From this ambitious beginning, Tough Sell dives into a largely chronological narrative, beginning as Basile decides to leave his job at the EPA and accept an offered position as a press advisor for the CPA. The reader watches Basile prepare for deployment; experiences his first days in Iraq, installed in a makeshift barracks set up in one of Saddam Hussein’s former palaces; follows him to new quarters in Baghdad’s Al Rashid Hotel; and accompanies him on his day-to-day work managing media affairs for the CPA. Along the way, the author has myriad adventures that, as advertised, portray his unique experiences in Iraq. Basile plans press conferences and media events in Baghdad, travels Iraqi Kurdistan to coordinate the opening of the memorial/museum dedicated to victims of Saddam’s chemical attacks on the city of Halabja, survives the bombing of the Al Rashid and chafes at the mainstream media’s focus on reporting the news that “bleeds” at the expense of covering Iraq’s “good-news” stories. He also meets a wide range of interesting characters—Iraqi, American, British, and more—devoted to making Iraq a better place; indeed, perhaps no portion of Tough Sell is better than Basile’s chapter devoted to Iraq’s fledgling post-Saddam journalists and their attempts to develop a robust local media after decades of tyranny.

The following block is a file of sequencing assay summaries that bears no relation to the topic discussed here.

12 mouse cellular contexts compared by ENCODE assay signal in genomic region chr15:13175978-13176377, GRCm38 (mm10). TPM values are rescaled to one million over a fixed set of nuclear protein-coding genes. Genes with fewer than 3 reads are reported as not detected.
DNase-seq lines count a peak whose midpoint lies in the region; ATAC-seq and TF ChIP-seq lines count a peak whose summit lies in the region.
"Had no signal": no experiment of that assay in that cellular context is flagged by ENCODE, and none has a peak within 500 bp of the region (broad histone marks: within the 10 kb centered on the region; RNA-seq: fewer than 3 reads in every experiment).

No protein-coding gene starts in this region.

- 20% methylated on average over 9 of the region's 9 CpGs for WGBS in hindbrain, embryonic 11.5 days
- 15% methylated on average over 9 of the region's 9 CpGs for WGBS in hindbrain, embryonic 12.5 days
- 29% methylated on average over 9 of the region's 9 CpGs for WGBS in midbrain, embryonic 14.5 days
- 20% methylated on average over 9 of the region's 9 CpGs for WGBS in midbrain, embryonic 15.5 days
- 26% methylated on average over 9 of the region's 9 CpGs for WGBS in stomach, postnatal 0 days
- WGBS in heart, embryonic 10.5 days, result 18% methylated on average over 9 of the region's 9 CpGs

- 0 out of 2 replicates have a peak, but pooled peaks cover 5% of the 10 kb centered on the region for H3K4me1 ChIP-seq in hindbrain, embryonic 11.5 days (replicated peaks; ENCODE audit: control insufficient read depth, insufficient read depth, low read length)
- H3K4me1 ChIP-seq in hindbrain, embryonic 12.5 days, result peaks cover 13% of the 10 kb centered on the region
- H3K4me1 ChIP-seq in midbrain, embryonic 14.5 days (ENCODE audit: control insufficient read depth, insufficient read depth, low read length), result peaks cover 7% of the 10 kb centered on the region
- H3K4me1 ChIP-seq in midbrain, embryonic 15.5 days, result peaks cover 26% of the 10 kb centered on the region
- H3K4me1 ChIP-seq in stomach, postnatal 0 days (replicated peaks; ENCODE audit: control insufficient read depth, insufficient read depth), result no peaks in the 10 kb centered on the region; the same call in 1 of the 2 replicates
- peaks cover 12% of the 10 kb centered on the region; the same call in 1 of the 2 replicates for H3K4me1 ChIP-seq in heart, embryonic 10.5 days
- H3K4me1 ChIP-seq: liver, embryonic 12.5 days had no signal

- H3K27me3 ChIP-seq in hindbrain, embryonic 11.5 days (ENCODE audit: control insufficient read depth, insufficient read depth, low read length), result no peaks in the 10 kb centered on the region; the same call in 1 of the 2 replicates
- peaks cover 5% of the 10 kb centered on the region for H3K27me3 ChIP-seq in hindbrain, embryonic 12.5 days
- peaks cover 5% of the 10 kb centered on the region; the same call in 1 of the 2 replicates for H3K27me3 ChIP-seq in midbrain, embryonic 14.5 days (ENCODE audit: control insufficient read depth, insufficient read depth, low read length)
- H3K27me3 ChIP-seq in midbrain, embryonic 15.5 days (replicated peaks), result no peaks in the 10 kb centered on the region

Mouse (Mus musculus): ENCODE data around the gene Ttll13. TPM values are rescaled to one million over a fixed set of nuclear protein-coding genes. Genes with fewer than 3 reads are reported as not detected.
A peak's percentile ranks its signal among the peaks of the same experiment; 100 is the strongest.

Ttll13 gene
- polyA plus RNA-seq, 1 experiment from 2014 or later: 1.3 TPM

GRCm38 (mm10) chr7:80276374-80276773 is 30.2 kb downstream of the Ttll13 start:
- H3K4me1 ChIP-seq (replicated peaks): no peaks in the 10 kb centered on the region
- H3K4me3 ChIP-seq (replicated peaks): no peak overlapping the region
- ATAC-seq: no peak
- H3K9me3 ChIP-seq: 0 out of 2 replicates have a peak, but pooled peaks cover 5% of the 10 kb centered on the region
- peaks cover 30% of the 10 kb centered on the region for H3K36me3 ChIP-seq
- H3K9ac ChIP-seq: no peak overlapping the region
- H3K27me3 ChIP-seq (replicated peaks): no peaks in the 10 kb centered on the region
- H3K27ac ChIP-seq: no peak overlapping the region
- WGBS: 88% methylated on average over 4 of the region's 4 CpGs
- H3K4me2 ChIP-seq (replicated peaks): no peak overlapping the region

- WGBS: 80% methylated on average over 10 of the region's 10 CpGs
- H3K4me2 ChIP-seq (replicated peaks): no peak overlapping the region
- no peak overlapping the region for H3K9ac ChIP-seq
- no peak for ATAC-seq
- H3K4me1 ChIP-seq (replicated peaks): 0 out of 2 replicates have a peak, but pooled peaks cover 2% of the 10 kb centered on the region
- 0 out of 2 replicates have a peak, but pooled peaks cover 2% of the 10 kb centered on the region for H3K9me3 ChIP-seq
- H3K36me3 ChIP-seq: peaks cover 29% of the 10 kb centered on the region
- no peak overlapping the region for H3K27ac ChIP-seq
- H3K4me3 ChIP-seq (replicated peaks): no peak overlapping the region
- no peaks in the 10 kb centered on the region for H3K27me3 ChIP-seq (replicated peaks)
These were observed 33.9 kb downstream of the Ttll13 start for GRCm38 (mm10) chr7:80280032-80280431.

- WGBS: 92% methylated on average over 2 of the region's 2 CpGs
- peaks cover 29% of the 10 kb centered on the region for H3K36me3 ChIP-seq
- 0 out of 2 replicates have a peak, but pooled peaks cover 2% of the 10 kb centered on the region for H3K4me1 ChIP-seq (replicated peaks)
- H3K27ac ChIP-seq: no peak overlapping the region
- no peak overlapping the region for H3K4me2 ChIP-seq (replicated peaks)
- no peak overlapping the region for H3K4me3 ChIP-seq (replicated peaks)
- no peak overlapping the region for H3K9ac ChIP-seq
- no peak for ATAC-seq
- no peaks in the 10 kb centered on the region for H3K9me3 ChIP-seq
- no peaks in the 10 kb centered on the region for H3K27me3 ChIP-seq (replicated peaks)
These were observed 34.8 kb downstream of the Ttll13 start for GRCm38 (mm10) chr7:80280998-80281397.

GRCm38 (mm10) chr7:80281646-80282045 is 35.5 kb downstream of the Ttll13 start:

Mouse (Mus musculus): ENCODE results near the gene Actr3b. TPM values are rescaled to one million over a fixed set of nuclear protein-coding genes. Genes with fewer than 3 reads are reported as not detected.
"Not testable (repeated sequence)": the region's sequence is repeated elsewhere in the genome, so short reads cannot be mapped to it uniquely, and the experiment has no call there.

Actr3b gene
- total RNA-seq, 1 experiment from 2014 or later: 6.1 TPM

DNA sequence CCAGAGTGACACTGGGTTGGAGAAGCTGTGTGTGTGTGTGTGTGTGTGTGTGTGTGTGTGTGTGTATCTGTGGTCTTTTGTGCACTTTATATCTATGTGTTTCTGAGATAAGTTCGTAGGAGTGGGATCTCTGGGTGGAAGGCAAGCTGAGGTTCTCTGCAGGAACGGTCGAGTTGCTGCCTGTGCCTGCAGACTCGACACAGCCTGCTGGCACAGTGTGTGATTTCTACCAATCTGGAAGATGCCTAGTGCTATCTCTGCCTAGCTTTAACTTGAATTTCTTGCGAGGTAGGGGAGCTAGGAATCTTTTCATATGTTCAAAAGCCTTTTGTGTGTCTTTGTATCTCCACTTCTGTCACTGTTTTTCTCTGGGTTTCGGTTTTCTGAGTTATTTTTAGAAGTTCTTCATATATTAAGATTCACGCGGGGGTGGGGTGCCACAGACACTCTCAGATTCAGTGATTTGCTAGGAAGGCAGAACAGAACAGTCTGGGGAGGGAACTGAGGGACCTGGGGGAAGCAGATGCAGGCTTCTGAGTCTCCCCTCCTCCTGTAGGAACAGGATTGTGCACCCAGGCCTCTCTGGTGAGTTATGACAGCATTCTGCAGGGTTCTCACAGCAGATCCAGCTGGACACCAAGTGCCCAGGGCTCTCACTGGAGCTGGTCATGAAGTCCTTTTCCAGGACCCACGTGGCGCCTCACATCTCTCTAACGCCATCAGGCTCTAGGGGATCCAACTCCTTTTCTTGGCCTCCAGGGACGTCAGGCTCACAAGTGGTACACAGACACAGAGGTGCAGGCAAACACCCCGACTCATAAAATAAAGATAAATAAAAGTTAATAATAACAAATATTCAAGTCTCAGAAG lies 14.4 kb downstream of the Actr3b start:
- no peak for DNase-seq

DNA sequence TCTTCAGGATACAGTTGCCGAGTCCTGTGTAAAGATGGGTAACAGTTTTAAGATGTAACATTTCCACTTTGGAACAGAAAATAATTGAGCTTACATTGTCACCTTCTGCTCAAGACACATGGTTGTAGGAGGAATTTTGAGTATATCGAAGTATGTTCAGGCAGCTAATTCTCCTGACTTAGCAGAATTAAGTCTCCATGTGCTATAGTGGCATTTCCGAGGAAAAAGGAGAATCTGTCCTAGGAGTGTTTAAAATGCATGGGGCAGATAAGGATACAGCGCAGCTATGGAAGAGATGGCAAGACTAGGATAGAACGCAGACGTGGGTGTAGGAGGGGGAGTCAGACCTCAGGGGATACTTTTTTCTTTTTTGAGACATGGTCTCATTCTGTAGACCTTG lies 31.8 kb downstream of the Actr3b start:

Although Tough Sell is fascinating in many respects, it has at least two significant flaws. The first is its unabashedly conservative political bent. It is not surprising that, given Basile’s position as an executive branch political appointee during the Bush presidency, his book should convey his political beliefs. Indeed, Basile’s political passion is precisely what has motivated him to note the significant problem of media bias and its very real, and sometimes pernicious, effects on public perception. The problem is not Basile’s conservatism per se; it is the frequency with which Tough Sell is peppered with pithy antiliberal barbs or overdone praise of conservative principles or politicians. President George W. Bush, for instance, made the “boldest presidential decision in decades” (implementing the “surge” strategy in Iraq in 2006), had “fortitude to stay the course” in Iraq, and, perhaps most significantly of all for a media advisor, had “a wonderful way of breaking down complicated concepts into their most basic form.” President Barack Obama, on the other hand, “discounted [the Islamic State] as fantasy” and made the “catastrophic decision” to order a “precipitous withdrawal of troops” from Iraq, resulting in the Islamic States’ take-over of large areas of the country. Writing his book in this way is a missed opportunity for Basile. Rather than attempting to persuade readers of varied political stripes that media bias and limited media perceptions are problematic, Basile has contented himself to preaching to the largely conservative choir.